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Peak detection algorithm

From an input image, estimate a mean m and $\sigma$ value. Since it is likely that there will be bright signal in the input image, we use for estimated mean and sigma the actual median and average absolute deviation from the median. This way, we are less sensitive to pertubations in estimating these parameters.

A binary image of the same size is created by assigning one to all pixels which value lie above $m + K\sigma$ in the input image, and zero else. The definition of K depends on the amount of noise and the number of objects present in the image. For very noisy images, it is best to lower it to a value between 0.1 and 1 (default is 2).

This thresholding creates a crude map of bright regions in the input image. To clean bad pixels and other such small defects, a binary morphological closing is then performed. To learn more about binary morphological operations in image processing, the reader is referred to any complete image processing book, such as [Russ 1995]. Connected components in this binary map are then identified and assigned a unique ID, then sorted out by distance to the center. The algorithm used to classify features is non-recursive and ensures that computations are done in a finite time with a reasonable amount of memory used.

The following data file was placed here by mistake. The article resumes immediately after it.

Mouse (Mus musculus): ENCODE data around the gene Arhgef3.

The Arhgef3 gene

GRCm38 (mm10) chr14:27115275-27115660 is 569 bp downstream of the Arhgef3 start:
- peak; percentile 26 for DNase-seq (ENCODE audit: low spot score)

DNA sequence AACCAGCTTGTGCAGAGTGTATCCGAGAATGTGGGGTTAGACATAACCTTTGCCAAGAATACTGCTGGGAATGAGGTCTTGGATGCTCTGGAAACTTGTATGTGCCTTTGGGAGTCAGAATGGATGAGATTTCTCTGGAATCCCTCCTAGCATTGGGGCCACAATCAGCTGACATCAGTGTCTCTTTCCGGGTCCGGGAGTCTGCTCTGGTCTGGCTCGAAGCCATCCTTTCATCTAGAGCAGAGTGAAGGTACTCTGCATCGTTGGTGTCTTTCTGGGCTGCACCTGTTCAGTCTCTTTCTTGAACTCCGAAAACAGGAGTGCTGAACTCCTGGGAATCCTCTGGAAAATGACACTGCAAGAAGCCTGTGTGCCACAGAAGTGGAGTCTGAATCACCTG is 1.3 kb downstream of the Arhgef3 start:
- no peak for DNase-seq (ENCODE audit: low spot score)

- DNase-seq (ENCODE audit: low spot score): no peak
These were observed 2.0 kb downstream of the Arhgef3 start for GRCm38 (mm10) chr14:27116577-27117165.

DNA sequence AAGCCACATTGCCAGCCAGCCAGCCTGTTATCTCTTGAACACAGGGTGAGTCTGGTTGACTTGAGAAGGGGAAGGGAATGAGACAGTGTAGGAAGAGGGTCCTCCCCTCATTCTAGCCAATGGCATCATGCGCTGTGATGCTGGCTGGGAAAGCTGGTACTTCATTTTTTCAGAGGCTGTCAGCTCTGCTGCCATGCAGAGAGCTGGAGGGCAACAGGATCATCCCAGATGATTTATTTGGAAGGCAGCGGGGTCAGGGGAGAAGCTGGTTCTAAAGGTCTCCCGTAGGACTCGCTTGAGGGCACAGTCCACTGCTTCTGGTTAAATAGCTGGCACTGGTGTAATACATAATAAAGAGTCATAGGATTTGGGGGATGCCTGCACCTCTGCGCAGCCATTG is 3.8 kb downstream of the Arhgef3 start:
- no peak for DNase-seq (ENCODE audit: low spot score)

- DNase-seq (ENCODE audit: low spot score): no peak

Figure 2 shows a typical input image for feature detection. Figure 3 shows what the algorithm sees for K=1. This binary map is the result of binary thresholding and morphological closing.


  
Figure 2: Input image for the peak detection algorithm
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Figure 3: Peak filtering with K=1
\begin{figure}\centering\psfig{figure=peak2.eps,width=6cm}\end{figure}

Because the structural element for the binary morphological operation is a $3\times3$ kernel, no bright object strictly smaller than this can be detected, this to avoid detecting bad pixels as bright sources. It might be the case (e.g. for focus images) that such small sources should be detected. A smearing filter (flat $5\times5$ kernel) is then applied to the input image previous to the peak detection. Small sources and bad pixels are then detected.

This algorithm is offered separately as an eclipse command called findobjs. It can be used to auto-detect sources in a FITS image, to compute Full Width at Half Maximum or estimate photometry. This command supersedes the previous detpeak, photfits and fwhm commands in the eclipse package.


next up previous
Next: Peak detection strategy Up: Detecting features for cross-correlation Previous: Detecting features for cross-correlation
Nicolas Devillard
1999-06-21